The U.N. World Food Program says the disruption in food shipments from Ukraine and Russia has left some 345 million people facing food insecurity.

Nationwide Protests in France after Macron Doubles Down On Pension Bill

French workers angry with a rise in the pension age blocked access to a terminal at Paris’ Roissy-Charles De Gaulle airport on Thursday as part of a nationwide day of protests, forcing some travelers to get there on foot.

Train services were disrupted and some schools shut while garbage piled up on the streets, and electricity output was cut as unions raised pressure on the government to withdraw the law which delays retirement by two years to 64.

Plumes of smoke were seen rising from burning piles of debris blocking traffic on a highway near Toulouse, in southwestern France, and wildcat strikes briefly blocked roads in other cities as well.

The spontaneous protest near Roissy’s terminal one would not impact flights, a spokesperson for Aeroports de Paris said.

Protest rallies were scheduled across the country later in the day, while protests also targeted oil depots and blocked an LNG terminal in the northern city of Dunkirk.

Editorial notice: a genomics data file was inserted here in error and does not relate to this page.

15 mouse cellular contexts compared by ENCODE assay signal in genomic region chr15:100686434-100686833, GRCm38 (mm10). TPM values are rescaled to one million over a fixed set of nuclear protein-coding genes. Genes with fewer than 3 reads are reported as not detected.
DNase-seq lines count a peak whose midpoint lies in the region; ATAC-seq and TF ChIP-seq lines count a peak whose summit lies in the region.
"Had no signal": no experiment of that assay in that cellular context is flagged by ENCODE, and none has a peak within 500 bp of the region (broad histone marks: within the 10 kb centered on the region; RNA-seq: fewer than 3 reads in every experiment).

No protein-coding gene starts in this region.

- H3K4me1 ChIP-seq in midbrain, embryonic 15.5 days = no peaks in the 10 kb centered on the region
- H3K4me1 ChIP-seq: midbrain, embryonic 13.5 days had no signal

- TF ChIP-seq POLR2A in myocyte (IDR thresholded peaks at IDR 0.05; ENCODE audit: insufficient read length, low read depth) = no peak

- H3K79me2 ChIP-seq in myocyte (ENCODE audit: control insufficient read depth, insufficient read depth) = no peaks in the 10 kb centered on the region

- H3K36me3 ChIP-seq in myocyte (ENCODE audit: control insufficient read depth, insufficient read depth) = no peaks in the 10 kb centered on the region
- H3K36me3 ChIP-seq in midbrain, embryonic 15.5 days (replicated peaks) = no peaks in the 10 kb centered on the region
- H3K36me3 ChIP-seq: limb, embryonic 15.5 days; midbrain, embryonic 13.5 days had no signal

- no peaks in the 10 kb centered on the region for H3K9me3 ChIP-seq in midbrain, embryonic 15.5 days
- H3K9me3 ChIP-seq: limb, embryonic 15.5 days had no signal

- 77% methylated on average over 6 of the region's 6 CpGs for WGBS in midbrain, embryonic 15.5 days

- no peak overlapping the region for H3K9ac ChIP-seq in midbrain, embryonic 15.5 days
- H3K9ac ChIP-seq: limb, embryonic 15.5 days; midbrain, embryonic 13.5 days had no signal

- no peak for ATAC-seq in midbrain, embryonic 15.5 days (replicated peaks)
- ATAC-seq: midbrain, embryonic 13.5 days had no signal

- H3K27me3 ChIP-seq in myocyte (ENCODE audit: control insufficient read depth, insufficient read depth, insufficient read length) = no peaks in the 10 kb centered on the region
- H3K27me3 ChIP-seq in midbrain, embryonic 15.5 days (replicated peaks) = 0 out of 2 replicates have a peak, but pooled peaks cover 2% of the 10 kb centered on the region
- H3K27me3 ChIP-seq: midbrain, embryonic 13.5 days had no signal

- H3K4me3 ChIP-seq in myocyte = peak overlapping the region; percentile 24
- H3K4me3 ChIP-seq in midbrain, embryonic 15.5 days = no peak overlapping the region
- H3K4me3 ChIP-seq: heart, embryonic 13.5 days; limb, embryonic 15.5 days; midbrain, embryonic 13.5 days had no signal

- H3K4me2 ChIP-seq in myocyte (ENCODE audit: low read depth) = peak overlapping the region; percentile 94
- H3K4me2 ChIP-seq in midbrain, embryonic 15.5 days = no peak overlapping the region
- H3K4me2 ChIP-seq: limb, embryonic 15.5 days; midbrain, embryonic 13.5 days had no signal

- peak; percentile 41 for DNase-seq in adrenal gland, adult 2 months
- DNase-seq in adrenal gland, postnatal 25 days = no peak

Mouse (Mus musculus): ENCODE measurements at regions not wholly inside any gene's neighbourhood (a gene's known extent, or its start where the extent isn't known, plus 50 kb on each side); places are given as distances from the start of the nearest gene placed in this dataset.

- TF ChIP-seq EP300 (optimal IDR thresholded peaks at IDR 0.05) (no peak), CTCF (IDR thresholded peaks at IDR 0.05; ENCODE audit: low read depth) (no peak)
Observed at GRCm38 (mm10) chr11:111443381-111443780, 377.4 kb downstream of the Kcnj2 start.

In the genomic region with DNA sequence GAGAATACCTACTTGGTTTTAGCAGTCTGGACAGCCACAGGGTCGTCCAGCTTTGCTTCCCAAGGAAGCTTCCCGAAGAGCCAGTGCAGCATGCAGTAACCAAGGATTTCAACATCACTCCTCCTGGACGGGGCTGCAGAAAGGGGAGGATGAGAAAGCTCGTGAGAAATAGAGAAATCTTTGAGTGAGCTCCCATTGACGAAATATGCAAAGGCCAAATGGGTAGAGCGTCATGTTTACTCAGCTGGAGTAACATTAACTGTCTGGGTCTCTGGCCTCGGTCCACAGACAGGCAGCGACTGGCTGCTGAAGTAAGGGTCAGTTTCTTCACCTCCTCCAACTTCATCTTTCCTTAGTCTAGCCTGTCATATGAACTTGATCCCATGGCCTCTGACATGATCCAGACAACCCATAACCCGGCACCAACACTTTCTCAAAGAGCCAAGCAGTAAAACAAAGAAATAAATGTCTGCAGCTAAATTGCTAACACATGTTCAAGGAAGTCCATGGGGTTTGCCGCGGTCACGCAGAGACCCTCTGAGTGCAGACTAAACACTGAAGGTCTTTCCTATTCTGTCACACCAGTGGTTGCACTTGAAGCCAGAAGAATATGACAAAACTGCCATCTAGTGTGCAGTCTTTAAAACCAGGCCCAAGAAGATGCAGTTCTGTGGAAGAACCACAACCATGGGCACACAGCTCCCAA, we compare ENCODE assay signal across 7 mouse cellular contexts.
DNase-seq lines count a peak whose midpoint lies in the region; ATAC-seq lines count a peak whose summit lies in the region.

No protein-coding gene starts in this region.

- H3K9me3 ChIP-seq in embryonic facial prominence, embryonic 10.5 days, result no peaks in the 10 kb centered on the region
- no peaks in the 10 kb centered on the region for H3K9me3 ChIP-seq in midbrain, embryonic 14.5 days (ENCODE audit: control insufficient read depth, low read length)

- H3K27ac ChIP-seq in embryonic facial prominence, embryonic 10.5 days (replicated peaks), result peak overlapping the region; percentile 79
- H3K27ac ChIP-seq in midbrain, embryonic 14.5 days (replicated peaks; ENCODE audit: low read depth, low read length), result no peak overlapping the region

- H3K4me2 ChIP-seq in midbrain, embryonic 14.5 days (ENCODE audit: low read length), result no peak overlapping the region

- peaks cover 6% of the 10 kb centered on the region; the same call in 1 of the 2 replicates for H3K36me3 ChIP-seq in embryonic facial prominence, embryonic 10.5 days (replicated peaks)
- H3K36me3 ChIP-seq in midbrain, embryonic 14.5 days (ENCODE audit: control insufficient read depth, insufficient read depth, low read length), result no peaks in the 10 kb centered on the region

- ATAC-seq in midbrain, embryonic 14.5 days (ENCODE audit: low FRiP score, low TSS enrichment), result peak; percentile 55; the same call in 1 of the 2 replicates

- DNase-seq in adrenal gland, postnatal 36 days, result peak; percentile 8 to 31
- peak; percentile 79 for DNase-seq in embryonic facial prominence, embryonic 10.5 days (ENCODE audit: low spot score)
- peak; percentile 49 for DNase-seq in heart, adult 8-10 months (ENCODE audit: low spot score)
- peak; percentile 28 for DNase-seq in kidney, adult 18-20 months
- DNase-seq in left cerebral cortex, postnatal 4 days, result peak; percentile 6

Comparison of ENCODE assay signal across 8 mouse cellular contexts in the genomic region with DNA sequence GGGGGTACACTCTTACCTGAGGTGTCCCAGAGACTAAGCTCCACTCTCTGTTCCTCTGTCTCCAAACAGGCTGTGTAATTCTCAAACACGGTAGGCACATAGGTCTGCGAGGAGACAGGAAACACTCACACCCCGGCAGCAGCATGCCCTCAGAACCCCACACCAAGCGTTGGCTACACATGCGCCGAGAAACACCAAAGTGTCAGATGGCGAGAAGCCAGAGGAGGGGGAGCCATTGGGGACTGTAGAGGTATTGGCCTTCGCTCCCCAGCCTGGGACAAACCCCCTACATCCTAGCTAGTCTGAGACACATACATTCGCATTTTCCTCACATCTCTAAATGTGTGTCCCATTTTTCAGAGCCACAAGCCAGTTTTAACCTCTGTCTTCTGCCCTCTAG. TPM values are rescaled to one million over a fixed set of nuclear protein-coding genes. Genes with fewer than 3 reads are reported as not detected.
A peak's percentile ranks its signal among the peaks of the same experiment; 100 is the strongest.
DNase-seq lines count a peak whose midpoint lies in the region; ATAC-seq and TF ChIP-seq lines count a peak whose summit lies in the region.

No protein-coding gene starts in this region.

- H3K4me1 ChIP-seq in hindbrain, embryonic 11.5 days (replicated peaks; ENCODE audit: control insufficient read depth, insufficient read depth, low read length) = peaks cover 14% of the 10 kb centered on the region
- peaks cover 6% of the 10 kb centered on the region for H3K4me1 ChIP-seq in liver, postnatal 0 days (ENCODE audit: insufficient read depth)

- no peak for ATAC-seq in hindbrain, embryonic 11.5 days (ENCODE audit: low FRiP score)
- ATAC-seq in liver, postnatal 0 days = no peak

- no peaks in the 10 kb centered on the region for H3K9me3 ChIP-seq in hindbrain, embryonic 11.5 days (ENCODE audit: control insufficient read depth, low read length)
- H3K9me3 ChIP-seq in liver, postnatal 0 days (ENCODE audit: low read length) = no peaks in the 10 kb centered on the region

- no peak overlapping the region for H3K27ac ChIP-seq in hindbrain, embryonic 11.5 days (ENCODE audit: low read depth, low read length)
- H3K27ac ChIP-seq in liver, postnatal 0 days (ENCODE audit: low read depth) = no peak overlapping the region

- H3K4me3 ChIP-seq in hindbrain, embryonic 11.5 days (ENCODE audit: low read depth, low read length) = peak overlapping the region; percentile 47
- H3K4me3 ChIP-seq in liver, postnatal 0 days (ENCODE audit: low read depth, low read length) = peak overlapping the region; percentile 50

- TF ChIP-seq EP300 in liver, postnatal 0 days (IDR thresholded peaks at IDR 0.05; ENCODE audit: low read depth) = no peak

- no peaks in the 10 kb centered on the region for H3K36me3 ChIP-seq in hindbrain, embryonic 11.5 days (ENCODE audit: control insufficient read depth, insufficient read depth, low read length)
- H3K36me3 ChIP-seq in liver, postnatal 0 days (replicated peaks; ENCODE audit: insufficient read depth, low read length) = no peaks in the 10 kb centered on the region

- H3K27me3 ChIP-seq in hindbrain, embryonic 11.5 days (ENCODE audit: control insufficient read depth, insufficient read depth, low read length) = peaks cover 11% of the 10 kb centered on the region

President Emmanuel Macron on Wednesday said the legislation – which his government pushed through parliament without a vote last week – would come into force by year-end despite escalating anger across the country.

“The best response we can give the president is that there are millions of people on strike and in the streets,” said Philippe Martinez, who leads the hardline CGT union. 

Protests of the the policy changes, which also accelerate a planned increase of the number of years one must work to draw a full pension, have drawn huge crowds in rallies organized by unions since January.


Most protests have been peaceful, but anger has mounted since the government pushed the bill through parliament without a vote last week.

The past seven nights have seen spontaneous demonstrations in Paris and other cities with rubbish bins set ablaze and scuffles with police.

Laurent Berger, the head of France’s biggest union, the moderate CFDT, told BFM TV the government must withdraw the pension law. Macron’s comments “increased the anger,” he said.